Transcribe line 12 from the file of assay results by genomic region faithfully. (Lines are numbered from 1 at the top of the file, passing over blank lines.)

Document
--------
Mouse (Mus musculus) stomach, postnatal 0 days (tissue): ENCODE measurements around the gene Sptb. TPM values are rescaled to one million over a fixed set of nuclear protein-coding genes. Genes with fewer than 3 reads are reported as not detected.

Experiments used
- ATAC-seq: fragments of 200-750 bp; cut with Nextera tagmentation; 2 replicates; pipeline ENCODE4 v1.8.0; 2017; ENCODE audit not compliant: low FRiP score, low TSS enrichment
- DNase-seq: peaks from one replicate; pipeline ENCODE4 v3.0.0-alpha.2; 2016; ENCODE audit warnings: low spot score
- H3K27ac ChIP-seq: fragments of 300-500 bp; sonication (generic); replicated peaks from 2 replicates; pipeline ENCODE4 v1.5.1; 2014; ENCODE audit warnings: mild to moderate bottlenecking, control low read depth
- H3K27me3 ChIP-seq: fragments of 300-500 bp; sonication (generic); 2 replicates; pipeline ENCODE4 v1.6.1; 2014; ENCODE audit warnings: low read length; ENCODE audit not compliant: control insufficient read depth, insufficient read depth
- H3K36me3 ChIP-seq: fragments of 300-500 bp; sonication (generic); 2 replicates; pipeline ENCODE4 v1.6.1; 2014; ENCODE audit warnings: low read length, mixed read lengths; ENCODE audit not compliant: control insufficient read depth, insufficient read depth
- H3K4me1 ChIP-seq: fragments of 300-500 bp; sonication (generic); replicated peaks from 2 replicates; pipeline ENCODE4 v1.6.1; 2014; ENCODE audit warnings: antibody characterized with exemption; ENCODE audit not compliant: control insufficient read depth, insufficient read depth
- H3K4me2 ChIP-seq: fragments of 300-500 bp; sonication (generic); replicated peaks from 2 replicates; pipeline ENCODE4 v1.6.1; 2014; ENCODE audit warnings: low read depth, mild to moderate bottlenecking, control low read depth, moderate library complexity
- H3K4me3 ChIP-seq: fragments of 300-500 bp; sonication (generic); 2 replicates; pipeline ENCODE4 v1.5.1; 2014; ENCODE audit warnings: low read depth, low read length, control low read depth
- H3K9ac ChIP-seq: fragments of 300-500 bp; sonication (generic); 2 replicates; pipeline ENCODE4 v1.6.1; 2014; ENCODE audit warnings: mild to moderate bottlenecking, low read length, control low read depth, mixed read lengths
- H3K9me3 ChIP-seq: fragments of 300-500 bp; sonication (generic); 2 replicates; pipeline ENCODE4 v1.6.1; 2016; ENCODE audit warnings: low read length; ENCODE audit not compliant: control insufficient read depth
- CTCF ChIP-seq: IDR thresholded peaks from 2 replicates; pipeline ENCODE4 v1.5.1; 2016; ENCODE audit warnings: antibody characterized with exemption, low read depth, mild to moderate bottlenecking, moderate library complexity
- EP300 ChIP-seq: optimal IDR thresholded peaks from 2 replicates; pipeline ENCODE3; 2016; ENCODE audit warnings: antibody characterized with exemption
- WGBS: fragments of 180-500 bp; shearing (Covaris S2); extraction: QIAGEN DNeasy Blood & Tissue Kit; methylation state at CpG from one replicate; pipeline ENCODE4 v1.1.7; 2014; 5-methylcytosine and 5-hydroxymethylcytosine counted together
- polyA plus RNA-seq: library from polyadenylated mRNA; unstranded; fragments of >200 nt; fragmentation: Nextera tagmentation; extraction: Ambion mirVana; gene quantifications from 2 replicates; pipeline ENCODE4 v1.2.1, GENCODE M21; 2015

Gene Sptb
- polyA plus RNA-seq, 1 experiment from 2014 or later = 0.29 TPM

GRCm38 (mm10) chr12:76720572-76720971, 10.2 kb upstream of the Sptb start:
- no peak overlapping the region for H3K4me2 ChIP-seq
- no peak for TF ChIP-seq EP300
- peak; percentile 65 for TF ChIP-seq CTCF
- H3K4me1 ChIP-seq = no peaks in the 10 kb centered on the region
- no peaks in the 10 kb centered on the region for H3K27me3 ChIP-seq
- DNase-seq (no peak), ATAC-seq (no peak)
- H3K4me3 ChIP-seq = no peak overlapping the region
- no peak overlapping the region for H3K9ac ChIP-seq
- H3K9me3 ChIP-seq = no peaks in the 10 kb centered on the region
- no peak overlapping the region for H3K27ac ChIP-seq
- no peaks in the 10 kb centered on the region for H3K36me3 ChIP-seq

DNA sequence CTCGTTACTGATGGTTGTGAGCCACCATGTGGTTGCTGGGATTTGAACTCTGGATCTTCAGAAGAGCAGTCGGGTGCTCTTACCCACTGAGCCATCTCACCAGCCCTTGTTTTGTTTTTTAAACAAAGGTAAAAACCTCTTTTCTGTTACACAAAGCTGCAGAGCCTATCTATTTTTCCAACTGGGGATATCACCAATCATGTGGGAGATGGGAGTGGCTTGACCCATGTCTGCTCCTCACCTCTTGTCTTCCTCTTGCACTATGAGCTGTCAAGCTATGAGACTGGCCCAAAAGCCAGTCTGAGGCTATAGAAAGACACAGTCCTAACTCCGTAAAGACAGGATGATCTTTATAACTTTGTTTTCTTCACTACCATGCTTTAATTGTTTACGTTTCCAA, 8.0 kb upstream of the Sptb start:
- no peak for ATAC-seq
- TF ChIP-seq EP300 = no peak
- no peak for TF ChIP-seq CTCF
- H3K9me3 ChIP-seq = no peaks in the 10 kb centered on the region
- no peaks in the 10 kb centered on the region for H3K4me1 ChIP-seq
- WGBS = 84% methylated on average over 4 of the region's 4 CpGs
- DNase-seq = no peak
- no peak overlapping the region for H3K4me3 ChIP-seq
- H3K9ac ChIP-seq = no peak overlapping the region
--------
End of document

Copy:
- H3K9me3 ChIP-seq: fragments of 300-500 bp; sonication (generic); 2 replicates; pipeline ENCODE4 v1.6.1; 2016; ENCODE audit warnings: low read length; ENCODE audit not compliant: control insufficient read depth